Katavi National Park is one of Africa's most remote and largest, as well as least visited, parks. We saw only a handful of people this morning and then no one the rest of the day as we pushed farther into the park on little travelled tracks. We we rewarded with this idyllic scene -- waterfall and elephant.

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Moonset over Lake Tanganika

Our reward this morning after an epic drive yesterday. Halfway over a mountain, no people, no cellular, the Land Rover died. At dusk. Visions of real bush camping, but Jonathan got it going. Today: Kitavi NP.

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Rock chip turned into a huge starburst on the road to Ruaha. Luckily it does not obscure driver vision. We have 1000 miles to go-- hope it will hold.

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Leopard day

Entered Ruaha National Park this morning (barely got in -- they only take US dollars and we had changed most of our funds to shillings). Within 30 minutes we came upon a lovely big leopard sitting in an acasia. Shortly after lunch we found another leopard. And then six lions snoozing off breakfast. Ended the day with sundowners at the Great Ruaha River with the hippos and crocs.

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Dodoma to Ruaha National Park

We have covered 600 miles of some of the roughest of Africa's classic 'b' roads -- major routes (buses, trucks) but unpaved or historically surfaced but now rocks and ruts. We had hoped to make Ruaha NP last night but only made it as far as Iringa, a really lovely town near tea plantations. Guest house was US$10 including breakfast and classic Tanzanian dinner with 2 Serengeti lagers was $8. Ugali (polenta-like corn), greens, meat and peas in delicious sauce & fruit.

We found a great Tanzanian-owned campsite just outside the park--includes a big tent for just $15 more a night. Campsites in the park are $50 bare--no shade, no services. We can cook or have food cooked, and they have hot showers. Another plus is daytime security while we are on safari. Our camp for the next 2 days:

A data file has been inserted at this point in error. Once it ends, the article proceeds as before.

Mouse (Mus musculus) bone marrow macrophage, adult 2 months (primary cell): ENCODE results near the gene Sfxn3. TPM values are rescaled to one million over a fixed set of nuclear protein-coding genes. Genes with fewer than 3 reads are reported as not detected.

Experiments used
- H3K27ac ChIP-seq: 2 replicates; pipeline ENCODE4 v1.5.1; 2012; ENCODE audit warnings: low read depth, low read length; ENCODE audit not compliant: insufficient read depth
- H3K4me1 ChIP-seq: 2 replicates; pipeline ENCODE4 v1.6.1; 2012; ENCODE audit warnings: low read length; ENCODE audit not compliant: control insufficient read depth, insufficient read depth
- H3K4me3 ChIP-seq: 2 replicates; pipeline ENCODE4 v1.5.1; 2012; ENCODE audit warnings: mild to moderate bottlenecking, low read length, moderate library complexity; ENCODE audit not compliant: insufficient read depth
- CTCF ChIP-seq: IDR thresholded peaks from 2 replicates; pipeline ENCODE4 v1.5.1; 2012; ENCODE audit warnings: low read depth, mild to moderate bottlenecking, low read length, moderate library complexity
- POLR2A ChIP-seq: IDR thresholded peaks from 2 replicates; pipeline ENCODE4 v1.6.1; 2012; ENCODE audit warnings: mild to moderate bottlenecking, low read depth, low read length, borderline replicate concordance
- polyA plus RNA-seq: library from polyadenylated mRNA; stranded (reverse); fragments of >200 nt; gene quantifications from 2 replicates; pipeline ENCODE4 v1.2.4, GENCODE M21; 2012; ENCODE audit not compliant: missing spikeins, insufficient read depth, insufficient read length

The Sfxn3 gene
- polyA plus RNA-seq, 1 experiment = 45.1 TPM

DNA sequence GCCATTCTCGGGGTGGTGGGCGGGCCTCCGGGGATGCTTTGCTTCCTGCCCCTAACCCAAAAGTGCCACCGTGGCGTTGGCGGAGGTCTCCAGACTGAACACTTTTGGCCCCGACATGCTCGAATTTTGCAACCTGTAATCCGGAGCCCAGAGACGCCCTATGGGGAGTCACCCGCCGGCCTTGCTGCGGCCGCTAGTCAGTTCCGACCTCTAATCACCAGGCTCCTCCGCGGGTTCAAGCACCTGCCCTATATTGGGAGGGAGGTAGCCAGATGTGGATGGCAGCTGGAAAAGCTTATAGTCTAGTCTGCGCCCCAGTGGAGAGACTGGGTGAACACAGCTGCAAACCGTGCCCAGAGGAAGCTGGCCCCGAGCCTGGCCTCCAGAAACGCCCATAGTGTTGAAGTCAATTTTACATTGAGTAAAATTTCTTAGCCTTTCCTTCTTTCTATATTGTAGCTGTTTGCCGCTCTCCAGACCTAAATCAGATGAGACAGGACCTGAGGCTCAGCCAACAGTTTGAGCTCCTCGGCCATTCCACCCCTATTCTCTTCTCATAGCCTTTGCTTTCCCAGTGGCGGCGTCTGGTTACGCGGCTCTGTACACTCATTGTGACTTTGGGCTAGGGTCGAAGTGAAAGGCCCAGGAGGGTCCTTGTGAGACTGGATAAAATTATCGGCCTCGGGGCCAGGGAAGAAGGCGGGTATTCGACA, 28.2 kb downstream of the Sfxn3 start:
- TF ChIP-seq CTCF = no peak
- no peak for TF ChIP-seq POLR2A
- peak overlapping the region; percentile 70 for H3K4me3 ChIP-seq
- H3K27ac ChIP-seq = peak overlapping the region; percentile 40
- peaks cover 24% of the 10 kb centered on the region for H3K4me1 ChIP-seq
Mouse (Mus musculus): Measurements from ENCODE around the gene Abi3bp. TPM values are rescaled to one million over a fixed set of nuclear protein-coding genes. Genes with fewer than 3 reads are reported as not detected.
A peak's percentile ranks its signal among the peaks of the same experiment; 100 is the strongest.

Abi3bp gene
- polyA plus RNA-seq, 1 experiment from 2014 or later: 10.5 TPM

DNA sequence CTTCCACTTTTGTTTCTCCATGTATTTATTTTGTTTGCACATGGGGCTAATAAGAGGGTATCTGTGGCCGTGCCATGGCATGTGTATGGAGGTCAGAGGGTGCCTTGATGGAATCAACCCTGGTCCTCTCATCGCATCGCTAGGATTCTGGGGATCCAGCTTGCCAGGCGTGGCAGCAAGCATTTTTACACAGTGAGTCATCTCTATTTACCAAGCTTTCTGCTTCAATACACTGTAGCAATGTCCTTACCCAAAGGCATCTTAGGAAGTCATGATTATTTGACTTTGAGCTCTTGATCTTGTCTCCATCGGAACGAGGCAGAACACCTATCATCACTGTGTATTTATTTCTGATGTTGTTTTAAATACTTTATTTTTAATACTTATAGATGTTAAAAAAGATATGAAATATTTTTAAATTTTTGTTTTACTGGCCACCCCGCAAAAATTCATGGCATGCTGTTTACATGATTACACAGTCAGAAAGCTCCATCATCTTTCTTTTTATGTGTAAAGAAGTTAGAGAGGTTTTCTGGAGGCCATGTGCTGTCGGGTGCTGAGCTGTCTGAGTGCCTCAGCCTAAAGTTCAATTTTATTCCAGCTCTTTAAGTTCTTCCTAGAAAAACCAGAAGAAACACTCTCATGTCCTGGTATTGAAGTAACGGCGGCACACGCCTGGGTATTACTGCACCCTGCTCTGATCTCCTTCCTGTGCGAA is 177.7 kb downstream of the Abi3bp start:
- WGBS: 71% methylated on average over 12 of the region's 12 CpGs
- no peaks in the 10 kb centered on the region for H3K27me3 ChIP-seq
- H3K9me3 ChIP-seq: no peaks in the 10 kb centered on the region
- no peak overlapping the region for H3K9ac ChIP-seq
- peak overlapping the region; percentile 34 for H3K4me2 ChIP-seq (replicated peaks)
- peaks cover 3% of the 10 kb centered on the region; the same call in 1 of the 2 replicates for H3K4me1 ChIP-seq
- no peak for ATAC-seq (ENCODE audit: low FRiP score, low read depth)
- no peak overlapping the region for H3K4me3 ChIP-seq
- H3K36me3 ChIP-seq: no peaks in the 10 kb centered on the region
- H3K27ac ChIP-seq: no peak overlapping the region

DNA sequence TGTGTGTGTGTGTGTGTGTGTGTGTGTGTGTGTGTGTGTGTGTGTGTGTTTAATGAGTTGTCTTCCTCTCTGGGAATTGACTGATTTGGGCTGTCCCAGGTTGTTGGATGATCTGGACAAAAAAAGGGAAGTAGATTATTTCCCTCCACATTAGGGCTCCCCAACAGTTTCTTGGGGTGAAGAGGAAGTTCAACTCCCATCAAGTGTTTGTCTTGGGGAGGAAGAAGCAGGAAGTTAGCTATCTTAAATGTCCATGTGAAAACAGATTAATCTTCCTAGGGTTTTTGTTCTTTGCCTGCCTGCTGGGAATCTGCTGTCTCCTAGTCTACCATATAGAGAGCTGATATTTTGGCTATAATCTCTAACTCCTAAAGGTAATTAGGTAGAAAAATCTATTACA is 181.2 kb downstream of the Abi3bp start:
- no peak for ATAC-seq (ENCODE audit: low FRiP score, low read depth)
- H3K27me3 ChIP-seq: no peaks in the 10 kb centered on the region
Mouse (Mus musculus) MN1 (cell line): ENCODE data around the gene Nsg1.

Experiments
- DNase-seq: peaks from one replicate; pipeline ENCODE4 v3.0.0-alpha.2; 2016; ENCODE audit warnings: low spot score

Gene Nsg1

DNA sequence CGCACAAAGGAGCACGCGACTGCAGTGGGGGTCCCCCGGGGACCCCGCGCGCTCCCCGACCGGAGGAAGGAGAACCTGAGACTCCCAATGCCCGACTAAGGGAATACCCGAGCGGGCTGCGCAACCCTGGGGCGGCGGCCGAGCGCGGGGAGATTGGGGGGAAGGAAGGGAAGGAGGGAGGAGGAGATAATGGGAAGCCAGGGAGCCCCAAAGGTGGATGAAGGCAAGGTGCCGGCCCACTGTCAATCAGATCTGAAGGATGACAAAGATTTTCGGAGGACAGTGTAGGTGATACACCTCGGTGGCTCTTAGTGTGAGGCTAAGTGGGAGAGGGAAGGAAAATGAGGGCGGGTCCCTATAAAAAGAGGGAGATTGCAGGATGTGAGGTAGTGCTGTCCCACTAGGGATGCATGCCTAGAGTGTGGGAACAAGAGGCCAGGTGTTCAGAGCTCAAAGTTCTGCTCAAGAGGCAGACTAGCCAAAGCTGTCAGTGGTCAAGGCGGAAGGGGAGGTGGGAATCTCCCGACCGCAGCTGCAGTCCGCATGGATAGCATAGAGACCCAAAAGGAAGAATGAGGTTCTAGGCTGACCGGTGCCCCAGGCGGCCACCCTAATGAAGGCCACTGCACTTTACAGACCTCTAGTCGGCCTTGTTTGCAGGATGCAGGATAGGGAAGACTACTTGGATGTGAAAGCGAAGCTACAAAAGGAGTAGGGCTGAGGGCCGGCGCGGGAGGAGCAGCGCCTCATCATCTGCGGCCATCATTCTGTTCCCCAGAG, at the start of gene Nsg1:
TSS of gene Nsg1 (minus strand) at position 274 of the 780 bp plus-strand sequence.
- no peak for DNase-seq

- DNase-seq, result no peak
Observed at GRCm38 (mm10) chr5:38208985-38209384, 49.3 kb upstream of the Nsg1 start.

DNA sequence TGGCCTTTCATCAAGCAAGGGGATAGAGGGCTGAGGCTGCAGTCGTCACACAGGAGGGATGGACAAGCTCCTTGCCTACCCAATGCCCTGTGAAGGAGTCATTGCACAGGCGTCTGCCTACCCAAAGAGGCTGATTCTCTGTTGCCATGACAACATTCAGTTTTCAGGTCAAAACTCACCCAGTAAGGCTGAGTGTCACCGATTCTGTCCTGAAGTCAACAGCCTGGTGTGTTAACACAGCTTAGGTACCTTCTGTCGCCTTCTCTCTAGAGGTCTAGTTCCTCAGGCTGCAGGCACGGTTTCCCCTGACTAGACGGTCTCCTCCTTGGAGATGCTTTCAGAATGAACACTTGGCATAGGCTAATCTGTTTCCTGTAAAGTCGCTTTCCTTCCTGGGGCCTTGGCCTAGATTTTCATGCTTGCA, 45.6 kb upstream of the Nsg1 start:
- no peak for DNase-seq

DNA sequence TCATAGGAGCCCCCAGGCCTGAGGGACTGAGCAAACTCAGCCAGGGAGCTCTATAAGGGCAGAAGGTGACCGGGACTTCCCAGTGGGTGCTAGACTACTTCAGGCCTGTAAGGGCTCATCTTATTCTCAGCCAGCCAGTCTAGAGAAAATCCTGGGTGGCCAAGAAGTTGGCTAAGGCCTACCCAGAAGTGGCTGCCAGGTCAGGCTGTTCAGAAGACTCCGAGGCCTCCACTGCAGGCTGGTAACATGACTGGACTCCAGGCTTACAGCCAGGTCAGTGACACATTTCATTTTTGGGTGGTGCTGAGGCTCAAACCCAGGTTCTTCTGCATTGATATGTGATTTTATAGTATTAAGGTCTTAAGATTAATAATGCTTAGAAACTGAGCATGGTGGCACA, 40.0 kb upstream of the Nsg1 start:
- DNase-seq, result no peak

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Arusha to Dodoma

Leaving Arusha, it was a tight fit. Footpaths suffice as roads barely as wide as a Land Rover.

Tarangire National Park, at Whistling Thorn Camp. A perfect first night.

One of the very best things about Tanzania are the enthusiastic kids. Everywhere you go they chase you or wave.

We arrived in Dodoma today, after 300 miles of classic Africa dirt roads, cattle, goats, trucks. Just had nyama choma (BBQ) and Serengeti lager.
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Safari Land Rover

Picked up our Land Rover from Shaw Safaris--fully kitted out for camping and with everything you would need, including a sling shot for marauding baboons!

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Environmental Bill of Rights

Kenyans just voted in a new Constitution. Interestingly, it includes several environmental articles. It's very inspiring.

Kenyan coffee

One of the top reasons to spend some time in Nairobi. Outstanding Dorman's Coffee, sitting at a sidewalk table at Karen Dukas, ogling Land Cruiser diesels and classic Land Rover.

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Nairobi - cool and wet

Arrived last night after an easy journey, with all our bags! Always a gamble flying Amsterdam route. We are staying at a private residence that was built by Beryl Markham's father. This week is a climate change conference, meeting with BBC, and business for ConserVentures.

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Win an overland trip to a jaguar reserve